Details of the SolarWinds hack been unfolding for a few weeks now, and more recently, Microsoft has announced that the hackers have viewed the company’s internal source code.
The company previously disclosed that it has found malicious SolarWinds applications in its environment that were isolated and removed, and there is no evidence to date that any of Microsoft’s own tools were used by the attackers, who are believed to be backed by the Russian government.
However, in a new blog post from the Microsoft Security Response Center, the company said it has found evidence of attempted activities beyond just the presence of the malicious code from the SolarWinds Orion platform, a popular IT management software used by hundreds of thousands of organizations. Victims include some of the most important U.S. federal agencies, government organizations and other tech companies.
“We detected unusual activity with a small number of internal accounts and upon review, we discovered one account had been used to view source code in a number of source code repositories,” the company’s blog said. “The account did not have permissions to modify any code or engineering systems and our investigation further confirmed no changes were made. These accounts were investigated and remediated.”
According to Microsoft, this doesn’t put the security or services or customer data at risk, and the company was only disclosing this in the interest of transparency.
Previously, media reports suggested that some of Microsoft’s own tools has been used by the hackers, but Microsoft quickly threw cold water on that assertion. Given Microsoft’s dominance in the IT space, such a compromise could be devastating to many more organizations.
However, cybersecurity firm CrowdStrike has said that Microsoft resellers may have been compromised as part of the attack.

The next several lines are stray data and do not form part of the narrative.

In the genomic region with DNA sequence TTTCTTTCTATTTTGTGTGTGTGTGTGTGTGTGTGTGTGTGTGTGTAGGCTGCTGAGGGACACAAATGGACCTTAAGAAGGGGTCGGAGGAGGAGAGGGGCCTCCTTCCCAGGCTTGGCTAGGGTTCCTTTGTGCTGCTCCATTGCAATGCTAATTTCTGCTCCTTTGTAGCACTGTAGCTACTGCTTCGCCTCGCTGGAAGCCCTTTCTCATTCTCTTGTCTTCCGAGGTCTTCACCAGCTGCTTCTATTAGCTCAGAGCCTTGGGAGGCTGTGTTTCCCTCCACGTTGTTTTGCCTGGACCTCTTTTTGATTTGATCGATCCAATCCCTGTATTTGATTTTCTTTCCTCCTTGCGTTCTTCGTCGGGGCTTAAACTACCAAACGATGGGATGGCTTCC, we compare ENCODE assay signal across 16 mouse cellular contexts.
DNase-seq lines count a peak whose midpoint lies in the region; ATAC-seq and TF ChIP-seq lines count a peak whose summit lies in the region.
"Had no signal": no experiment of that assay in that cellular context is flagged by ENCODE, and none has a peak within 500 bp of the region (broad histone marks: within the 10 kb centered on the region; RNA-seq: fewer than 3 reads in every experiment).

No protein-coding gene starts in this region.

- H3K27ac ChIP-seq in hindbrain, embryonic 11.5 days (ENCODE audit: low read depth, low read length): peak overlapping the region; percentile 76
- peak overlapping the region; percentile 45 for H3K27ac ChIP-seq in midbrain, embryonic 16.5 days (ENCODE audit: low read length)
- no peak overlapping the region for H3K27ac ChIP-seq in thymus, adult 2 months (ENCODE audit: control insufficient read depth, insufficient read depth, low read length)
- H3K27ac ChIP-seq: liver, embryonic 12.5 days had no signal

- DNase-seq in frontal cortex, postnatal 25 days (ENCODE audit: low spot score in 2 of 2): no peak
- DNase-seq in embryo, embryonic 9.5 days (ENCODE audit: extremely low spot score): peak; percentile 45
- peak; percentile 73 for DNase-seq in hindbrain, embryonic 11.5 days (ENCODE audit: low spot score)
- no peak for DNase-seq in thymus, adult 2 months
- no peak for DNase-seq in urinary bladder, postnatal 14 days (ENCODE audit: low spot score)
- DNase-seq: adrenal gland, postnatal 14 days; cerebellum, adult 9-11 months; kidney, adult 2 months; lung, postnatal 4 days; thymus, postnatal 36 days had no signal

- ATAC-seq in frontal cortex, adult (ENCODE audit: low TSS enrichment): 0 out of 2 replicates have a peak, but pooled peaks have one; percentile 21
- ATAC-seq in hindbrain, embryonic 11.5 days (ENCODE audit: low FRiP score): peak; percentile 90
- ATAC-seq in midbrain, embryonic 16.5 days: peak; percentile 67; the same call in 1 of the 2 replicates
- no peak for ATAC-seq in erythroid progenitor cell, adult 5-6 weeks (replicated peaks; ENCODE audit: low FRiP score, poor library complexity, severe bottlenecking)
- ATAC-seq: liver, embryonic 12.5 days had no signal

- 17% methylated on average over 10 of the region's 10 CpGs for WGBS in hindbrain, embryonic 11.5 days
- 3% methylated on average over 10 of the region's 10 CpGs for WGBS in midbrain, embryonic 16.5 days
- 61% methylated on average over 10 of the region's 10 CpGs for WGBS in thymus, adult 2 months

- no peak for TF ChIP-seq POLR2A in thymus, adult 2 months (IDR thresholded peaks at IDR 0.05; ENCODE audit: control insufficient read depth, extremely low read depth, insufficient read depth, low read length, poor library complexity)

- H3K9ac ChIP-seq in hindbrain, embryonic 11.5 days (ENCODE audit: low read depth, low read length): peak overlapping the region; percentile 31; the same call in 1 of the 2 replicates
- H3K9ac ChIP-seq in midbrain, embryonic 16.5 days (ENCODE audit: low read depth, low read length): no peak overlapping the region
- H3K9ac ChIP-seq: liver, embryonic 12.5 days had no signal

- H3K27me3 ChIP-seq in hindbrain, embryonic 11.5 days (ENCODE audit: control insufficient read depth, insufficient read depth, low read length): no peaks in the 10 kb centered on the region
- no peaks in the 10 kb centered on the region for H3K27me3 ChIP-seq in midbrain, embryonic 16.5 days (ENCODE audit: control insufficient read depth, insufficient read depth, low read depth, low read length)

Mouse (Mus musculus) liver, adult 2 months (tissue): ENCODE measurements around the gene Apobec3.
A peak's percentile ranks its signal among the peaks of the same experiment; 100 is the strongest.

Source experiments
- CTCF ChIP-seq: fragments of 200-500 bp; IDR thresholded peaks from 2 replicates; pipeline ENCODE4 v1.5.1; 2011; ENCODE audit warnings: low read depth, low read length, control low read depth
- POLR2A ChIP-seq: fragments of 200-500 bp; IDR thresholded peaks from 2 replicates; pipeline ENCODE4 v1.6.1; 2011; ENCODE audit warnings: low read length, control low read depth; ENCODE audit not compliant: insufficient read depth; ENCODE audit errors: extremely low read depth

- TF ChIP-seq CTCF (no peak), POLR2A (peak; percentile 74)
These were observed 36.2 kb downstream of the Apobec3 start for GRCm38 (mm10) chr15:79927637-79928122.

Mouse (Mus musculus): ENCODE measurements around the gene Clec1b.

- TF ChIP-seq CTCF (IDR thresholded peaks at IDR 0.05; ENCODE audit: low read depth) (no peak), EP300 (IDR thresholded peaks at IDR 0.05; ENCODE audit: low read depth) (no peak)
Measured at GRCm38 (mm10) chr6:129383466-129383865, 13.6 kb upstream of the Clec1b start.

Cybersecurity experts fear the attack is much worse than we know so far
Regardless, cybersecurity experts are still uncovering details of the attack, and what they’re finding is deeply concerning.
According to a recent New York Times article, as many as 250 federal agencies and businesses are believed to be affected.
Eight weeks later, General Nakasone and other American officials responsible for cybersecurity are now consumed by what they missed for at least nine months: a hacking, now believed to have affected upward of 250 federal agencies and businesses, that Russia aimed not at the election system but at the rest of the United States government and many large American corporations.
Three weeks after the intrusion came to light, American officials are still trying to understand whether what the Russians pulled off was simply an espionage operation inside the systems of the American bureaucracy or something more sinister, inserting “backdoor” access into government agencies, major corporations, the electric grid and laboratories developing and transporting new generations of nuclear weapons.
At a minimum it has set off alarms about the vulnerability of government and private sector networks in the United States to attack and raised questions about how and why the nation’s cyberdefenses failed so spectacularly.
The Times reports that initial estimates of just a few dozen of the 18,000 SolarWinds Orion customers using the application in question were affected, but that number has grown quickly.
Other points in the Times report:
- A lengthy focus on election security could have played a role in how cybersecurity experts missed this attack.
- The attackers worked from a server in the U.S. and exploited laws that prohibit domestic surveillance
- Some of the SolarWinds software was engineered in Eastern Europe, and investigators are examining whether hackers were able to infiltrate then
With the long-feared supply chain compromise of this magnitude coming to light, you should make it a priority to vet the security of any vendor that has access to your networks.